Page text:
According to the Department of Labor, productivity, which is defined as output per hour, rose in 54 percent of the detailed manufacturing industries covered in 2012, the U.S. Bureau of Labor Statistics reported today. This is down from 68 percent in 2011. Unit labor costs, which reflect the total labor costs required to produce a unit of output, declined in 39 percent of the industry in 2012 compared to 49 percent in 2011. More than half of the industries with productivity increases posted declines in unit labor costs.
Output and hours rose in more industries, in 2012 than in the previous year.
Output rose from 2012 in 40 of 57 NAICS 4-digit manufacturing industries for which data were available, up from 37 industries in 2011. Hours increased in even more industries, 41 compared to 32 in 2011. Hours rose in more industries in 2012 than in any year since 1997.
The latest industry productivity data for manufacturing industries and for industries in other sectors are available on the BLS web site at www.bls.gov/lpc/iprprodydata.htm.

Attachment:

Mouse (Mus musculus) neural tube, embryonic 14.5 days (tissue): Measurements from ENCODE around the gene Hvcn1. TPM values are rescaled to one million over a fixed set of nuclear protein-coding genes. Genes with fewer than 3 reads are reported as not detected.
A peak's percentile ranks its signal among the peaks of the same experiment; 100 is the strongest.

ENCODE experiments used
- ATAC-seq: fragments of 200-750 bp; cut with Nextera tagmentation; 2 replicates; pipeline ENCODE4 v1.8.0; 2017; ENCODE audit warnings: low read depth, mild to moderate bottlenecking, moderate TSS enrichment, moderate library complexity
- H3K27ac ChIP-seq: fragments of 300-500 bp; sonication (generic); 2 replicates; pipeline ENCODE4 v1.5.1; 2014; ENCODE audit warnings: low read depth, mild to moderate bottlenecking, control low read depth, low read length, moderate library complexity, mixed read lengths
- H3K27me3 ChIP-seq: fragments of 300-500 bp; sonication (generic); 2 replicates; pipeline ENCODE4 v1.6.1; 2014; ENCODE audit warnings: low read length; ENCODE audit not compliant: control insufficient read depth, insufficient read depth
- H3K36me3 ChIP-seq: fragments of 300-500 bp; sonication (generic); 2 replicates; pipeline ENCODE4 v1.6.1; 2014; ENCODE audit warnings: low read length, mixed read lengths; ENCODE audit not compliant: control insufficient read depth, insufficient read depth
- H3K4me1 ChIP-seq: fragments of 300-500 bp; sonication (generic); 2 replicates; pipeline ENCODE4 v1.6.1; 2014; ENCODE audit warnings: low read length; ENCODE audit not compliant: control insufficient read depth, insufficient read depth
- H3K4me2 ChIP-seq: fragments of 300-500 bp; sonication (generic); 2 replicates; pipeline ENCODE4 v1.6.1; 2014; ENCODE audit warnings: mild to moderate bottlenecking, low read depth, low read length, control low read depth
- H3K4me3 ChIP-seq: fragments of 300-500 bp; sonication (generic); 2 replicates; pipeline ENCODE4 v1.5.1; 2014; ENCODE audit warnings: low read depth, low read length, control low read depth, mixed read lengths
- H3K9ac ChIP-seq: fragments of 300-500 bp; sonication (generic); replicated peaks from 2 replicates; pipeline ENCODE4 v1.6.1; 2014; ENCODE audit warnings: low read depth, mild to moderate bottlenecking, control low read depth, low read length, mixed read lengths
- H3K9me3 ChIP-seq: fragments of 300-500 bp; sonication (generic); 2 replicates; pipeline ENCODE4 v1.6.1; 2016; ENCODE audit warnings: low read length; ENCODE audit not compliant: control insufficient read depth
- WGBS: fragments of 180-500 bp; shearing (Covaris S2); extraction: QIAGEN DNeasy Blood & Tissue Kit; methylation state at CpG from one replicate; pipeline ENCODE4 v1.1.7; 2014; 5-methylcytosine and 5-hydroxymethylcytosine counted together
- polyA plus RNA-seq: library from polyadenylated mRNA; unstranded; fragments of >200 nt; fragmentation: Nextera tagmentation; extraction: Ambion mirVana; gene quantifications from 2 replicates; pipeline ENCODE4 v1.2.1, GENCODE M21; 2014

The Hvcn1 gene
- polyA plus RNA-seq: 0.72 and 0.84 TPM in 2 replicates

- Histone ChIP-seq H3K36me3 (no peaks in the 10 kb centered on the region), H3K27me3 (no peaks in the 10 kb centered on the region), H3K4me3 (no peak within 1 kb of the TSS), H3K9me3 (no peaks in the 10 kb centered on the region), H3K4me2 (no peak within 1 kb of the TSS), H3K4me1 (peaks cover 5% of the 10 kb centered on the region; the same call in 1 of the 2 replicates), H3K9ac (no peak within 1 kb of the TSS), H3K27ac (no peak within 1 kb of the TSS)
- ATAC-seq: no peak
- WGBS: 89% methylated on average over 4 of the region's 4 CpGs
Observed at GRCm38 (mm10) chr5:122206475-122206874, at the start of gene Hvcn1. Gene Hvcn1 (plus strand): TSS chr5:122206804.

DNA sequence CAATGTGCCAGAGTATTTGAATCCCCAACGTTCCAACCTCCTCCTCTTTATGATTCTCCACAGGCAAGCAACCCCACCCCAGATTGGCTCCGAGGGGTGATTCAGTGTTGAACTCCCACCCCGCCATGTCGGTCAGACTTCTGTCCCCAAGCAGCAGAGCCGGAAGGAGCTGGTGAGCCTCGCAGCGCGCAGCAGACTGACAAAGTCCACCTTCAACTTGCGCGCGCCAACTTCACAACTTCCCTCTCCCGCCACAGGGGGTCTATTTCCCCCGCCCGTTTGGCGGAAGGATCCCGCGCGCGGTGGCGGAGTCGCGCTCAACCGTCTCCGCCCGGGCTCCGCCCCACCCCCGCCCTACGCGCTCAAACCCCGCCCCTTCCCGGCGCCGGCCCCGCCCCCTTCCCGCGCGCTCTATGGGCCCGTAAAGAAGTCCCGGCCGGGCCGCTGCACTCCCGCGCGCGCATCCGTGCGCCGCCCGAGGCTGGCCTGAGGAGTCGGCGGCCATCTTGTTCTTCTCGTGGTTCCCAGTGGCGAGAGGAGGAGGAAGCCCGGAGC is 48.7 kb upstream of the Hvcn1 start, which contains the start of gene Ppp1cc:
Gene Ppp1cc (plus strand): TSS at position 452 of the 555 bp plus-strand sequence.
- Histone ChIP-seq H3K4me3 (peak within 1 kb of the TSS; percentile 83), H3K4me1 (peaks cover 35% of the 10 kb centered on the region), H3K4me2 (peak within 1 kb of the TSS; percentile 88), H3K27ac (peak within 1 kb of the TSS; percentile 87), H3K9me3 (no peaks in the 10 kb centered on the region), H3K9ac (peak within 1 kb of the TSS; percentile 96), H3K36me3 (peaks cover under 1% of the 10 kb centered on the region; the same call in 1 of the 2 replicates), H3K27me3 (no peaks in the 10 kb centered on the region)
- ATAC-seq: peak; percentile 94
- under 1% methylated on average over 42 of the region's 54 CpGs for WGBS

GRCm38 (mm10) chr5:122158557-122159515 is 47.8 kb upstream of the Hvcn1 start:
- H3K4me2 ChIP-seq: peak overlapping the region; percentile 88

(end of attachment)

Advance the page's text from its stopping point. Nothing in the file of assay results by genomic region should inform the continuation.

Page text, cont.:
The Department of Labor also reported that labor productivity is determined as the relationship between real production and the labor hours involved in its yield. These measures show the changes from period to period in the amount of goods and services produced per hour worked. Although the labor productivity measures relate output in an industry to hours worked of all persons in that industry, they do not measure the specific contribution of labor to growth in output. Rather, they reflect the joint effects of many influences, including changes in technology; capital investment; utilization of capacity, energy, and materials; the use of purchasing services inputs, including contract employment services; the organization of production; managerial skill; in addition to the characteristics and effort of the workforce. (www.bls.gov)